Even before details have been revealed on a new labor contract for Philadelphia Orchestra musicians, the national pension fund representing about 50,000 U.S. musicians says it opposes the contract because it ends the Association's participation in the pension fund.
"...in light of the trustees’ responsibility under federal pension law, the Fund currently sees no alternative to litigation to protect the interests of all of its participating musicians, both in Philadelphia and all over the country," said Alan Raphael, co-chair of the American Federation of Musicians and Employers Pension Fund.
In a statement, the Fund said "an agreement reached by the Philadelphia Orchestra Association is the culmination of a strategy to avoid its obligation to pay the Fund contributions of up to $35 million it owes for benefits earned by its musicians."
But the new labor pact and severance from the fund are several steps away from conclusion. The contract must be ratified by musicians; approved the the Philadelphia Orchestra Association board; reviewed and approved by the Pension Benefit Guarantee Corp.; and ruled on by the judge in the Association's bankruptcy case. The Association must also formally initiate its withdrawal from the fund, which it has not done.
The Association declined to comment beyond a prepared statement:
"The specific terms of the proposed agreement between The Philadelphia Orchestra Association and AFM Local 77 remain sealed and confidential based upon instructions from Chief Judge Stephen Raslavich. The Association fully intends to comply with the restrictions that were put in place until the individual approval and ratification processes –by both the Board of Directors and the Musicians for the Philadelphia Orchestra – have been completed."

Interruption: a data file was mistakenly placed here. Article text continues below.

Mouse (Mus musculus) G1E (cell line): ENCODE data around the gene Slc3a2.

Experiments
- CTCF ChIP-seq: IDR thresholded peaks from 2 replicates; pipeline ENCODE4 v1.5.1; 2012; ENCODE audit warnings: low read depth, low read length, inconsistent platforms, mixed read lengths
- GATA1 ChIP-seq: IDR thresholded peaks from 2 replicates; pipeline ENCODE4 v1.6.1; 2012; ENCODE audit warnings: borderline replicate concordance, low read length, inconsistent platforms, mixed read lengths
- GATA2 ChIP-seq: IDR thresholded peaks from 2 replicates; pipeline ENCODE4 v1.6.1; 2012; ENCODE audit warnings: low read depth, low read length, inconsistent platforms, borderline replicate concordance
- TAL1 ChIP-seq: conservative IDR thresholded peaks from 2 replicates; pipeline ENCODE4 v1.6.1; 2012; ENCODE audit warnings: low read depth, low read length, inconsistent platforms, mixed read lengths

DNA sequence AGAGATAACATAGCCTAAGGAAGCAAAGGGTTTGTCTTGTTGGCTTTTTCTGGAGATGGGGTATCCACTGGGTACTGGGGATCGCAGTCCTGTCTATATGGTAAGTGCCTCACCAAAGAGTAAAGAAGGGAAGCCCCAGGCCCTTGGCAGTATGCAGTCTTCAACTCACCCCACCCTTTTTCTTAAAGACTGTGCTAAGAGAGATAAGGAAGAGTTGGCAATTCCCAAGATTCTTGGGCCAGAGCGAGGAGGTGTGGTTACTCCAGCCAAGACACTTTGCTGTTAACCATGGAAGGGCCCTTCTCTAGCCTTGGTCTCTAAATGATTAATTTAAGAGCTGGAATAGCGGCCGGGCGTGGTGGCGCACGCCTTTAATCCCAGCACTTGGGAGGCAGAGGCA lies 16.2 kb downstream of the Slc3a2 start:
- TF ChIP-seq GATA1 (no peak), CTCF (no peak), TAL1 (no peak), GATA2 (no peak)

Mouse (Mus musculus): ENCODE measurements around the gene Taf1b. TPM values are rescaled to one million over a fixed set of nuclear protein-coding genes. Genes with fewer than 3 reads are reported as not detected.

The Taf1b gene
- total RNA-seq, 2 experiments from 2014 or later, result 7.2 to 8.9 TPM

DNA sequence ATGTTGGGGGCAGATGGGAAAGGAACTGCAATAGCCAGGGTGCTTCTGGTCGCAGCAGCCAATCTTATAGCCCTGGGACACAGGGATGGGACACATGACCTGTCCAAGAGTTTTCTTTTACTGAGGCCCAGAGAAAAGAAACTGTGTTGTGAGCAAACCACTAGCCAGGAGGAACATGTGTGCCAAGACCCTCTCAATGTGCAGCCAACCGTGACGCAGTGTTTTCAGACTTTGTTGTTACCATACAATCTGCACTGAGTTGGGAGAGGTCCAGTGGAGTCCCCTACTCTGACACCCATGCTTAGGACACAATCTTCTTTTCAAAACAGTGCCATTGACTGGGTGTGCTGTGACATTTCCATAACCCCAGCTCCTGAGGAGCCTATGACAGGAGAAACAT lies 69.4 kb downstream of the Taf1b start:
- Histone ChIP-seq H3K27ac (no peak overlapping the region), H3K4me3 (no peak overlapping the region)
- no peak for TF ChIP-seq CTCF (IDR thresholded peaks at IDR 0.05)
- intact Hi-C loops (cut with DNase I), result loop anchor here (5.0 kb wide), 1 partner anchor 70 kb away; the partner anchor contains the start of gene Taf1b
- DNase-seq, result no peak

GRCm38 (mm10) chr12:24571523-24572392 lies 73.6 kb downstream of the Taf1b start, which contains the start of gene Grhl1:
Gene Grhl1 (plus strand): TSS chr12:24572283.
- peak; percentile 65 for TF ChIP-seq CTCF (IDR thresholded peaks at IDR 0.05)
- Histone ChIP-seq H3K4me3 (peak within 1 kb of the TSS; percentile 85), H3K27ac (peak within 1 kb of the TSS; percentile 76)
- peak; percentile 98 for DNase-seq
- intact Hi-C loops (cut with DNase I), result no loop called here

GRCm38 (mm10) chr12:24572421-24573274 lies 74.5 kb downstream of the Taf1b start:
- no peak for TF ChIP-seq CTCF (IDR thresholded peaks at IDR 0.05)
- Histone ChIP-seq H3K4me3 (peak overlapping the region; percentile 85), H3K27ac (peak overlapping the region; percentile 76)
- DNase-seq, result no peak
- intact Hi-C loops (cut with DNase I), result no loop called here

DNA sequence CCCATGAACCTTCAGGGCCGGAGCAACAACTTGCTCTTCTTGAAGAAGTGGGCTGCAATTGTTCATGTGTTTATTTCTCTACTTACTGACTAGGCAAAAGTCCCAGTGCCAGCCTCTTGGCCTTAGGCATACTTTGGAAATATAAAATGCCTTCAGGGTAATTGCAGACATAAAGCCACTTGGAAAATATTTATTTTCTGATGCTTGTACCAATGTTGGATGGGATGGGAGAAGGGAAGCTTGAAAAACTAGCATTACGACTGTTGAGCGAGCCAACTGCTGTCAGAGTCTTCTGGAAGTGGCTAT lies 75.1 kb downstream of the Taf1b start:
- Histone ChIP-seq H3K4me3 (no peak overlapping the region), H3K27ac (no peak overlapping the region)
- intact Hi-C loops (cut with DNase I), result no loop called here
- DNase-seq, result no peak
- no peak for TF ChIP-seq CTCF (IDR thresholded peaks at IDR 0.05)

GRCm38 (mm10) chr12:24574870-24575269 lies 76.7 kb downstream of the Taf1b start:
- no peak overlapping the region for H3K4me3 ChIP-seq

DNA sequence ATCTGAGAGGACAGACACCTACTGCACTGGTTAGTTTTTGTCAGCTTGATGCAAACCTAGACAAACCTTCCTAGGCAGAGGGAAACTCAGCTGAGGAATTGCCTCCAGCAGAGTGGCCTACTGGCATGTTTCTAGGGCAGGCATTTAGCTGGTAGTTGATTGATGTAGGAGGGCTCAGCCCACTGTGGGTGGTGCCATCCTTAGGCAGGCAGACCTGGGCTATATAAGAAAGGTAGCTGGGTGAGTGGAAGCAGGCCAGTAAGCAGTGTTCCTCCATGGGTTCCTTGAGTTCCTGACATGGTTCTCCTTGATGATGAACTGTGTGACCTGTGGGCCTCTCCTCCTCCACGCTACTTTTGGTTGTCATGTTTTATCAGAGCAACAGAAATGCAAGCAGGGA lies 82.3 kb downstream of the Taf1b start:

The $1.7 billion pension fund has repeatedly said that it will wage a legal fight to recover $23 million to $35 million it says it will be owed if the Association withdraws from the fund. The fund is attempting in court to show that portions of the orchestra's endowment are not restricted, and are therefor available to satisfy the fund's financial claim.
"We’ve found about $20 million that we think is available to us, and we’re going to keep digging until we get to China," said Ray Hair, president of the American Federation of Musicians and a fund trustee. "We’re going to create a deterrent to any other orchestra that tries this. This thing is not going to be over."
Orchestra management is attempting to move musicians to a defined contribution plan from the current defined benefit plans as part of its April 16 bankruptcy petition. The deal now before musicians calls for deep salary cuts, and for the Association to contribute between about eight and 10 and a half percent to musicians' 403b plans, according to a sliding scale pegged to age.